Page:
Cody Bowen always knew he wanted to work in musical theater. He grew up in a musical family in tiny Whitewright, Texas, took voice and music lessons and acted in Sherman Community Playhouse productions.

As a young man, Bowen discovered a talent for managing the technical side of performances.

“I was determined that I would work in theater full-time” and being a technical director allowed him to do that, he said.

A committed Christian, Bowen knew the theater world was overwhelmingly secular.

“I thought, ‘There’s no way that I can be a full-time technical director and be in a Christian environment,’ ” he said.

“There are probably a handful of performing arts centers that are on Christian university campuses,” Bowen said.

Many Christian universities have performance halls, but they are for productions staged by academic theater and musical departments, not venues for touring musicians or acting companies.

In 2009, Bowen saw LeTourneau University’s ad for a Belcher Center technical director. He and his wife, Laura, lived in Durango, Colorado, and had just had their daughter, Gyllian. Both the couple’s parents live in Texas.

“I knew (the Belcher Center job) was what I wanted, so that’s why I pursued it,” Bowen said.

“God (was) leading me here. He opened up every door; everything was perfectly aligned for me,” he added.

Almost 11 years later, on Jan. 1, Bowen became senior director of the Belcher Center, achieving his 15-year-long goal to manage a performing arts venue.

‘He cares for it as much as I have’

Cynthia Hellen recently retired from the position after working with Bowen for more than a decade. He replaced her; Hellen now is director of Arts! Longview.

“I can’t imagine having been comfortable leaving the Belcher Center in anybody else’s hands. I really believe that he cares for (it) as much as I have,” she said.

“It’s important to have somebody running it who really loves it. And he does,” Hellen added.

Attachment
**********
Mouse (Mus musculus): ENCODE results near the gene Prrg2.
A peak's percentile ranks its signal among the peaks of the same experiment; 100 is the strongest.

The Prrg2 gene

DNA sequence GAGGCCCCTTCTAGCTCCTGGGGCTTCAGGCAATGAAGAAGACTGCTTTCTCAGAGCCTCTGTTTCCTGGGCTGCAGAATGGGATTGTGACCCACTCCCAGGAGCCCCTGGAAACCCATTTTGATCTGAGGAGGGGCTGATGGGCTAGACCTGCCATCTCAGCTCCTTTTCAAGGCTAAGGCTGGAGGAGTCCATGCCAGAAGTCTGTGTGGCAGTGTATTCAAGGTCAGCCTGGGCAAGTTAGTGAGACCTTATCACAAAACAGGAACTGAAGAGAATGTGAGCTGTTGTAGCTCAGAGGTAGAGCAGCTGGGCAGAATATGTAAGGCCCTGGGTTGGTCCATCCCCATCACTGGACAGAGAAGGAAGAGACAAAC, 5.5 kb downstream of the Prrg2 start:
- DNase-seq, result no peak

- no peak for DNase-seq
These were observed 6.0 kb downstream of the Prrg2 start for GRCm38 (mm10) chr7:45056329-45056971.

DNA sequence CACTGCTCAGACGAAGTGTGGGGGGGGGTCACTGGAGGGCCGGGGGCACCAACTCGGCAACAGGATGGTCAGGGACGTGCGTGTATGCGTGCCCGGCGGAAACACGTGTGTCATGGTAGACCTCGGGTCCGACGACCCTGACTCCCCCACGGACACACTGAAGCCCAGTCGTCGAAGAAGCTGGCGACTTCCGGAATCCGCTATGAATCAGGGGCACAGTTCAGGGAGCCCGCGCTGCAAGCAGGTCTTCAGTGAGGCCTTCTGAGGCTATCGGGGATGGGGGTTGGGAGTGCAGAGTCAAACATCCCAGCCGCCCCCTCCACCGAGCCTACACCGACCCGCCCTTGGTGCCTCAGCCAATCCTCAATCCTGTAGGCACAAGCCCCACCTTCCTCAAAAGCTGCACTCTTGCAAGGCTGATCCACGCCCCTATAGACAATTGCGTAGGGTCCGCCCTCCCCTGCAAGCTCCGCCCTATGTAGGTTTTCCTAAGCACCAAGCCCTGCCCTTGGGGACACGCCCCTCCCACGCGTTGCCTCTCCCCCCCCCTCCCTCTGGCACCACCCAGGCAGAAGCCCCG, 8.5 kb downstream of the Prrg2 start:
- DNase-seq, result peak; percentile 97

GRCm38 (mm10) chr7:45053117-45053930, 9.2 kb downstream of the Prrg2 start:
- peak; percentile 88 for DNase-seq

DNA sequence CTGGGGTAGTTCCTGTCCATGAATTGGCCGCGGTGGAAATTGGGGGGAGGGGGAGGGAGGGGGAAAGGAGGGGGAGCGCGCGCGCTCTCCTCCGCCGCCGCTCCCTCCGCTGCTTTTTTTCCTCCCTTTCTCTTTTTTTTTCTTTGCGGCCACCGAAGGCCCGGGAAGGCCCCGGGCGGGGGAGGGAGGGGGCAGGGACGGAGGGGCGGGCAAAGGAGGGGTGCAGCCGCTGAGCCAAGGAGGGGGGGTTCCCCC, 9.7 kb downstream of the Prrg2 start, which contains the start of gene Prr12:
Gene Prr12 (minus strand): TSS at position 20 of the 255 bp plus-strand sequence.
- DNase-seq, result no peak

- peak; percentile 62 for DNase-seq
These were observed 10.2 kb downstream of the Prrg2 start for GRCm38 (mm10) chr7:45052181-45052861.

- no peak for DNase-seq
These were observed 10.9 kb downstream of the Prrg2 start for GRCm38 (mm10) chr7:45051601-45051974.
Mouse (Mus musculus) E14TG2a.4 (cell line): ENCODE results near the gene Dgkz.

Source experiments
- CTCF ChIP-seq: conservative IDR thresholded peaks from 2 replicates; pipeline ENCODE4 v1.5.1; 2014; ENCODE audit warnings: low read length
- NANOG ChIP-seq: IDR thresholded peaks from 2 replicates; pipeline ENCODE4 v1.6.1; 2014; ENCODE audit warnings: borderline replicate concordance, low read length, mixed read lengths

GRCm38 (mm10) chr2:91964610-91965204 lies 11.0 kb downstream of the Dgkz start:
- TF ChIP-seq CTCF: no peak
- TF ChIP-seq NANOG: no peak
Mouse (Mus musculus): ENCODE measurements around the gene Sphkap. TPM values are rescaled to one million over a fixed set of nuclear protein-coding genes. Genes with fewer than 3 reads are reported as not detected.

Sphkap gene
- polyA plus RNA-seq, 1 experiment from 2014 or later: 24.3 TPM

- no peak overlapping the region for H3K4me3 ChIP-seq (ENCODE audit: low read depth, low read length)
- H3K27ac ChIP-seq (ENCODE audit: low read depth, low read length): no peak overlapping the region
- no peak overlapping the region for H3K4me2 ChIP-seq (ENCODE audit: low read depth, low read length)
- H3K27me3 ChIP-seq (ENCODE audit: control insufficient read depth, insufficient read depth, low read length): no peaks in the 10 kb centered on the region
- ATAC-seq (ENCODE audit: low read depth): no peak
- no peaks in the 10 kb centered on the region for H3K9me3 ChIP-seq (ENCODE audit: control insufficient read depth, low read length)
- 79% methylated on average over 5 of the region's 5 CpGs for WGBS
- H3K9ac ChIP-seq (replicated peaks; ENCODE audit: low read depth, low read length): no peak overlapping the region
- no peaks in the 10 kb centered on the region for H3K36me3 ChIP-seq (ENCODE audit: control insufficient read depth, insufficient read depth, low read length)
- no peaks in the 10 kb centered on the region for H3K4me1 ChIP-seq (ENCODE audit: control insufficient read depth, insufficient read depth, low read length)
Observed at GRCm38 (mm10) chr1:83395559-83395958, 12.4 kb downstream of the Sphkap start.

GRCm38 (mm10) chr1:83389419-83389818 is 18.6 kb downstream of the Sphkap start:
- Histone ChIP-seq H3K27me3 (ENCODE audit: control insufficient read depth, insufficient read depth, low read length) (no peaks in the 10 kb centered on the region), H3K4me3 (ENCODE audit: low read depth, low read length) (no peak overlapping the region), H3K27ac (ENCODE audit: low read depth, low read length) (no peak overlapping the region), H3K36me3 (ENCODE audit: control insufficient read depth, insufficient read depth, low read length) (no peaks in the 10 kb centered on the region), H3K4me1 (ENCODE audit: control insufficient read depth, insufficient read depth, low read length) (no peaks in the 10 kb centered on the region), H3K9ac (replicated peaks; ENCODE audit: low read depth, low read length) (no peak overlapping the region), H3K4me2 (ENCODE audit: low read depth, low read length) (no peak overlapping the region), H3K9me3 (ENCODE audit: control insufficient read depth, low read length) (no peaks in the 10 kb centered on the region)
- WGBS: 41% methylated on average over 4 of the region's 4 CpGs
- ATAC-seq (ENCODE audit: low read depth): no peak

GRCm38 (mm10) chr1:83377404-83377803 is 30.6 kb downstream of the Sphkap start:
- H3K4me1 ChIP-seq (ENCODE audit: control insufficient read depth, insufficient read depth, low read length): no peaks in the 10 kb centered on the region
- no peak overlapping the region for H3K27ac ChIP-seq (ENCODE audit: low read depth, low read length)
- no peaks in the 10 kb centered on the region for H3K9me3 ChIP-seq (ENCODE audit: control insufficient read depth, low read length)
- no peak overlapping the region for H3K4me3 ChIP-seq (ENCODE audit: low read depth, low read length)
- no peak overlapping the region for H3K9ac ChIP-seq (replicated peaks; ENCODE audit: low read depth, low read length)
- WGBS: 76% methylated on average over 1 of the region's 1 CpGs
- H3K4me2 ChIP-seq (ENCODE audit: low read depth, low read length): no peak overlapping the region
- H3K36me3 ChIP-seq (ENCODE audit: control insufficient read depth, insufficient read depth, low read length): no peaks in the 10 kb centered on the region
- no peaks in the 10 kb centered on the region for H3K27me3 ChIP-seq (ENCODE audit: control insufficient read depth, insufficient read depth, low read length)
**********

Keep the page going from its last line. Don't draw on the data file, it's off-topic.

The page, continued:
Capable leadership is crucial during the current COVID-19 pandemic.

“I couldn’t just let (the season) die. … We had to continue. We have to provide hope. We have to continue forward,” Bowen said.

On March 17, he canceled all performances and events at the center. Then, this season’s “Yesterday and Today: The Interactive Beatles Experience with Billy and Matthew McGuigan” was rescheduled to April 23, 2021.

Bowen reworked the upcoming “Season 14: Heart & Soul,” moving the first production, “The Official Blues Brothers Revue: 40th Anniversary,” from October to Nov. 7. He eliminated shows with big financial risks, trimming the season to six shows, including one school-day show.

He added a clause to contracts that protects the center and LeTourneau in case governmental regulations curtail future productions. If COVID-19 mandates restrict performances, they must be rescheduled within 12 to 18 months or they will be canceled and the center’s deposit refunded, he said.

“The response has been pretty good. Everyone understands that we’re making potential plans that may not happen,” Bowen said.

While the center has developed seat maps showing 25, 50 and 75 percent occupancy as a social-distancing guide for groups renting the center, Bowen said, “We’re either open 100 percent and I’m taking a risk that you don’t buy tickets, or we’re not open,” he said.

‘Am I doing this for me?’Bowen has faced a couple of big challenges in making these decisions.

“I had to decide (if) moving forward with a season was a selfish motivation, or did I really want to provide hope for our community? Am I doing this for me, or am I doing this for God?” he said.

While revamping the season has been a lot of work, it has finally come together, Bowen said.

“I feel very confident that I have made the right decision,” he said.

“The other piece is just navigating the mountain of unknowns,” Bowen added.